Wait, what is that?
Well, there was a period in rallying known as Group B. You may have heard of it. It was four years of utter madness where fans, ambitions, politics and cars collided to provide one of the most unforgettable eras of motorsport ever.
Some call it ‘The Golden Years’. We simply like to call it the time when rallying was completely, utterly, awesomely mental.
During Group B, cars would catapult themselves into roads filled with seas of spectators – who’d only move when the front bumper of their favourite driver skimmed their shins. It was very fast, very dangerous, and very cool. It also imprinted evocative imagery onto a whole generation with wide-arched and wild Lancia Delta S4s, Peugeot 205 T16s, Audi Sport quattros, Ford RS200s and Austin Metro 6R4s all making noisy, sideways and very airborne appearances.
But did you know Mazda had a Group B car? No? Well, it’s that wide, lighty and stripy thing above. And don’t flagellate yourself for not knowing about it, as it came to the party late and was overshadowed by all those other crazy, more powerful and successful cars.
The saddest part of this story, is that very car above didn’t even get to race. Ever. The tragedies of Group B caught up with the unrestricted series causing it to be canned before this plucky Mazda could ever turn a wheel. And to this day, it’s still never turned a wheel in anger.
Interesting. But you still haven’t answered the question: what is it?
Forgive me. It’s a 1985 Mazda RX7 Group B Works Rally Car. Chassis number MRTE 019, to be precise.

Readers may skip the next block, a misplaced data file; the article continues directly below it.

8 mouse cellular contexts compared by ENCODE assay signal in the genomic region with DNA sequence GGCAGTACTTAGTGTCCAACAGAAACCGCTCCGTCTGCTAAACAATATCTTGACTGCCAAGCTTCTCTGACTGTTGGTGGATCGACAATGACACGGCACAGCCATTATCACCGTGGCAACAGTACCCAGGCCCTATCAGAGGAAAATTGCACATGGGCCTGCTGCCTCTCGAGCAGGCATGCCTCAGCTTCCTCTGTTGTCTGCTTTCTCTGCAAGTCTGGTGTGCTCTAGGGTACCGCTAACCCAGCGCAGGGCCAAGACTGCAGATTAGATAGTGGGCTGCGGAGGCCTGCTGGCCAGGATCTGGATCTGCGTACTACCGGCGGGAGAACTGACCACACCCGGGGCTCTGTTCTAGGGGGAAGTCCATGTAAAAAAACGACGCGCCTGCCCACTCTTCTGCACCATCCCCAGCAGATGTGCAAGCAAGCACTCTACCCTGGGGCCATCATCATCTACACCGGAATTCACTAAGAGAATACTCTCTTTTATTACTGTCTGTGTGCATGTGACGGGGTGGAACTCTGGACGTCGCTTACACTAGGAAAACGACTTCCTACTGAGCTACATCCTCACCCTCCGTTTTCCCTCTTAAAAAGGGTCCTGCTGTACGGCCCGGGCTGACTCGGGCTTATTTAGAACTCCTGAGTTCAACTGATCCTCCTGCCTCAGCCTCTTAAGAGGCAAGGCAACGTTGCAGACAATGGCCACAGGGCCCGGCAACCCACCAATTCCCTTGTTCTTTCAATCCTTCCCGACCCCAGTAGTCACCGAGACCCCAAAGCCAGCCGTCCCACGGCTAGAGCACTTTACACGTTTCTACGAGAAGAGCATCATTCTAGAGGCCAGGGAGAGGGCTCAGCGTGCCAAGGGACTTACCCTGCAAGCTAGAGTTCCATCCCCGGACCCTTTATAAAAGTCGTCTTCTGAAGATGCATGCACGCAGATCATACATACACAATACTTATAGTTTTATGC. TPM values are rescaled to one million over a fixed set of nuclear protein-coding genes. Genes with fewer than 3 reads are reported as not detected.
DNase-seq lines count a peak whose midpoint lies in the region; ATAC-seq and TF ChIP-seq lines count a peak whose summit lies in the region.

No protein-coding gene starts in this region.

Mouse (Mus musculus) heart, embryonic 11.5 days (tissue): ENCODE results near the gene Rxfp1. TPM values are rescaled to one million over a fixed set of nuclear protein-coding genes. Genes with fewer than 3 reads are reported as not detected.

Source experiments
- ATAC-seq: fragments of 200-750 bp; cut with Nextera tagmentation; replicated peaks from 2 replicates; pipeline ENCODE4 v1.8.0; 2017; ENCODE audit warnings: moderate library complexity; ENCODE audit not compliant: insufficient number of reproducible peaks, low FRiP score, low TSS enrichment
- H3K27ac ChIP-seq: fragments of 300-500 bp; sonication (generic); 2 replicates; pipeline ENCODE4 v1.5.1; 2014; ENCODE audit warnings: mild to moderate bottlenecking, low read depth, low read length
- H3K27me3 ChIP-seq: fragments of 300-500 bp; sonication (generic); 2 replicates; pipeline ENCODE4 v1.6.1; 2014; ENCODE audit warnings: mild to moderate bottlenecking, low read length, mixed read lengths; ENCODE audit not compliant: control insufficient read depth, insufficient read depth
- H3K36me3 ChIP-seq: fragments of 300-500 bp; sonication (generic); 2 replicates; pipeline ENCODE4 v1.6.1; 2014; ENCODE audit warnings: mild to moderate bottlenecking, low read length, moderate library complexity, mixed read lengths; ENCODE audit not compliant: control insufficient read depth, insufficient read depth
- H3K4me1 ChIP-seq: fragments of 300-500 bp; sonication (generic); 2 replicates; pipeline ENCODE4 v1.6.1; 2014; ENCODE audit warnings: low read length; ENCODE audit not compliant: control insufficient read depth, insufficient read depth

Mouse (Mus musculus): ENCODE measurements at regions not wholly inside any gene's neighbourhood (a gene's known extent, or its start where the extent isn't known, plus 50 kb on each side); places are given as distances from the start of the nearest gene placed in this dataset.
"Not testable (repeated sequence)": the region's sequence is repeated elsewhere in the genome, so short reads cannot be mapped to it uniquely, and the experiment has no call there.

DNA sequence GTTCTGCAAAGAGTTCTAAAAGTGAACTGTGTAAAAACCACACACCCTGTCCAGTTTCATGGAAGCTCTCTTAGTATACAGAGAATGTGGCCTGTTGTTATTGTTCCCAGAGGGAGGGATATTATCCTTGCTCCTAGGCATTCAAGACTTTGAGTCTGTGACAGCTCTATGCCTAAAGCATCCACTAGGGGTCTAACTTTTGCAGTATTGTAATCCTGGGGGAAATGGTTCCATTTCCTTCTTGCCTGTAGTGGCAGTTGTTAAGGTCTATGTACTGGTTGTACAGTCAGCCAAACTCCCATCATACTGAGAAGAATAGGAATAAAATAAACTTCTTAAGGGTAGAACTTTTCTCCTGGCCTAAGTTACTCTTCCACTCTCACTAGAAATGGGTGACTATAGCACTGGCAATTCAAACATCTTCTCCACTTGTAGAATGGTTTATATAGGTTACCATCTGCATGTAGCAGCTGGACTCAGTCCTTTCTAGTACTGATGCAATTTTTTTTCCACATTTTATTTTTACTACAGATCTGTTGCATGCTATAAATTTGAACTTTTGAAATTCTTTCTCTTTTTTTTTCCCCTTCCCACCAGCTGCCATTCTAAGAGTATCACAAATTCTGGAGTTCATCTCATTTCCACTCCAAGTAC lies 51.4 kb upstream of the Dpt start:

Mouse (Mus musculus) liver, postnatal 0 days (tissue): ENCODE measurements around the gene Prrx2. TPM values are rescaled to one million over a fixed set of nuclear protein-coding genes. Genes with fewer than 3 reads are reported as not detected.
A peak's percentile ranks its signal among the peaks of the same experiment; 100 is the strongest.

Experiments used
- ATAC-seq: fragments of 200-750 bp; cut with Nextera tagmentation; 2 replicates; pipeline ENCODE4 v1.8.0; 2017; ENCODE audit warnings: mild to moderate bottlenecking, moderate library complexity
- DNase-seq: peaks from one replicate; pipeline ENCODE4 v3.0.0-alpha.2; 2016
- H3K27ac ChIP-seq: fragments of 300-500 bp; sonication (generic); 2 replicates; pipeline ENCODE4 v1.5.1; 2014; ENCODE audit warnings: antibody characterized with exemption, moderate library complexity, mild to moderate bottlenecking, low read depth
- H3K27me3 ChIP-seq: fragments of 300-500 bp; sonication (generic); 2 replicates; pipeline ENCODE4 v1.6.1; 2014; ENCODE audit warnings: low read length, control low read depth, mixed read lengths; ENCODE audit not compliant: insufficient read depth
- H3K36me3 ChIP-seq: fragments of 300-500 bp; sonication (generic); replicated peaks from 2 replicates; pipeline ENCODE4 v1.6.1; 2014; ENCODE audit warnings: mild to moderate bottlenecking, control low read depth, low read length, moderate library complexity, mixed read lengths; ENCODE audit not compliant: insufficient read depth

Looks very cool. But why did Mazda get into Group B?
The initiative for Mazda to join rally’s big league was undertaken in 1984 by Mazda Rally Team Europe, under the management of Achim Warmbold in Belgium. The mission they chose to accept, was to create the first competition specification rotary RX7 to compete in the elite and very fighty Group B championship. No small task, that.
How many RX-7s were made?
Group B gave manufacturers permission to be as mad as they liked, so long as their creations were based on a road car of which 200 or more were made. Because Mazda had already achieved homologation status in Groups 1,2 & 4, it only had to homologate twenty cars for Group B. So, these 20 race cars produced for Group B were known as the ‘Evolution’ models and re-engineered under homologation number B-255.
Of the 20 homologation cars, it is thought that only seven were fully assembled ready for competition between 1984 and 1985, with the remainder being left as parts for spares.
So, they did race?
Yes, between 1984 and 1985. And even though the cars weren’t as powerful, technologically advanced (favouring a naturally aspirated engine and rear-wheel-drive chassis, rather than forced induction and four-wheel-drive) or potent as the likes of the S1s, T16s or Lancias, Mazda did achieve a creditable 3rd place in the 1985 Acropolis Rally thanks to hot shoe Ingvar Carlosson.
What happened next?
Well, even though Group B reinvented rallying not just from a technical standpoint, but also a popularity one (at the time the World Rally Championship was bigger than Formula 1), Group B had to be put down due to its inherent danger.
Like all the other teams, Mazda was left with cars and no championship to compete with them in.
Of the twenty homologation car, only seven – so it’s believed – were actually assembled and one was crashed.
So, there’s only 19 in existence. But the car above, built in June 1985, never got used. It missed out, had no opportunity to shine and was just left sitting in Mazda Rally Team Europe in Belgium depressed for years.